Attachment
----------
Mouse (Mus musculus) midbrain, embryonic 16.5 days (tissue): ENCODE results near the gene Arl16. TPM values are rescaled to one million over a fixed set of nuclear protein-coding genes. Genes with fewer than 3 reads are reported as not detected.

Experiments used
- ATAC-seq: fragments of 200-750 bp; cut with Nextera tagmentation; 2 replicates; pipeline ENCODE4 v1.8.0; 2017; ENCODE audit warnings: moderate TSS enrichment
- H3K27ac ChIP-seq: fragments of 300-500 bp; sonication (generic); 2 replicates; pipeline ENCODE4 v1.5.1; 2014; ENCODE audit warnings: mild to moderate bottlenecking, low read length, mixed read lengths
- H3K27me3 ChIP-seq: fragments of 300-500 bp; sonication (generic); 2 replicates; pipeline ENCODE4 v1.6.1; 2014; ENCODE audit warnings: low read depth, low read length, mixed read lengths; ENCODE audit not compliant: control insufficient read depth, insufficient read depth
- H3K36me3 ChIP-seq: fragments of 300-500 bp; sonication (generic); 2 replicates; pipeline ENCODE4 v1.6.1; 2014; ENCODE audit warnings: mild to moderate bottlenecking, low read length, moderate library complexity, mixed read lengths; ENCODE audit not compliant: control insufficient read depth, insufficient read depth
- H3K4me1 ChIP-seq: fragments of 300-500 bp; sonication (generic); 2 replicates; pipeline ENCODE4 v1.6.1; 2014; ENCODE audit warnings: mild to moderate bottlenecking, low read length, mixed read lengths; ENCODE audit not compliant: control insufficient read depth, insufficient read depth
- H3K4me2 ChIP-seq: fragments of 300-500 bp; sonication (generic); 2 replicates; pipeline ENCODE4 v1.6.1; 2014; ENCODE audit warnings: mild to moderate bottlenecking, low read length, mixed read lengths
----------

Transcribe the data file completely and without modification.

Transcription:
Mouse (Mus musculus) midbrain, embryonic 16.5 days (tissue): ENCODE results near the gene Arl16. TPM values are rescaled to one million over a fixed set of nuclear protein-coding genes. Genes with fewer than 3 reads are reported as not detected.

Experiments used
- ATAC-seq: fragments of 200-750 bp; cut with Nextera tagmentation; 2 replicates; pipeline ENCODE4 v1.8.0; 2017; ENCODE audit warnings: moderate TSS enrichment
- H3K27ac ChIP-seq: fragments of 300-500 bp; sonication (generic); 2 replicates; pipeline ENCODE4 v1.5.1; 2014; ENCODE audit warnings: mild to moderate bottlenecking, low read length, mixed read lengths
- H3K27me3 ChIP-seq: fragments of 300-500 bp; sonication (generic); 2 replicates; pipeline ENCODE4 v1.6.1; 2014; ENCODE audit warnings: low read depth, low read length, mixed read lengths; ENCODE audit not compliant: control insufficient read depth, insufficient read depth
- H3K36me3 ChIP-seq: fragments of 300-500 bp; sonication (generic); 2 replicates; pipeline ENCODE4 v1.6.1; 2014; ENCODE audit warnings: mild to moderate bottlenecking, low read length, moderate library complexity, mixed read lengths; ENCODE audit not compliant: control insufficient read depth, insufficient read depth
- H3K4me1 ChIP-seq: fragments of 300-500 bp; sonication (generic); 2 replicates; pipeline ENCODE4 v1.6.1; 2014; ENCODE audit warnings: mild to moderate bottlenecking, low read length, mixed read lengths; ENCODE audit not compliant: control insufficient read depth, insufficient read depth
- H3K4me2 ChIP-seq: fragments of 300-500 bp; sonication (generic); 2 replicates; pipeline ENCODE4 v1.6.1; 2014; ENCODE audit warnings: mild to moderate bottlenecking, low read length, mixed read lengths